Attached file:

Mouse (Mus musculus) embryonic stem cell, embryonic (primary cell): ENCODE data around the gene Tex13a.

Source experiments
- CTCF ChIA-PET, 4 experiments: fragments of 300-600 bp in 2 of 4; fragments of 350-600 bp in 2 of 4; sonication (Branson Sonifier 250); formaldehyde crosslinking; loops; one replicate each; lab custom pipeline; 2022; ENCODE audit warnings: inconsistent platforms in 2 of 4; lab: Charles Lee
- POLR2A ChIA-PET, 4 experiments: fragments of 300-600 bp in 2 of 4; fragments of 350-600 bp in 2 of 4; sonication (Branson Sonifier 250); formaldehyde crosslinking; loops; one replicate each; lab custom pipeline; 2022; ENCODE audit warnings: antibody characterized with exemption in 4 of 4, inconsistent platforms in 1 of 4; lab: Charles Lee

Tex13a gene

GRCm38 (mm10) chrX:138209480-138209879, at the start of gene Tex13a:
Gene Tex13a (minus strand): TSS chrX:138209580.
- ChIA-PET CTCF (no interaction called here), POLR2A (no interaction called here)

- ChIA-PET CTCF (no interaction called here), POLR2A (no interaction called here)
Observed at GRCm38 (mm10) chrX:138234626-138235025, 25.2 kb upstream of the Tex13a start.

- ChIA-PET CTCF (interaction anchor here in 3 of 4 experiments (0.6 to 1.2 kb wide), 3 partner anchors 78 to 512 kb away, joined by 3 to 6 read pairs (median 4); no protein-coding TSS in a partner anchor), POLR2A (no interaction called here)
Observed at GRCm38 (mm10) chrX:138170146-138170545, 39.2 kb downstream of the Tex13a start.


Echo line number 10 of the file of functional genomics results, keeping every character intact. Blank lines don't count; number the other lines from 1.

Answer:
Observed at GRCm38 (mm10) chrX:138234626-138235025, 25.2 kb upstream of the Tex13a start.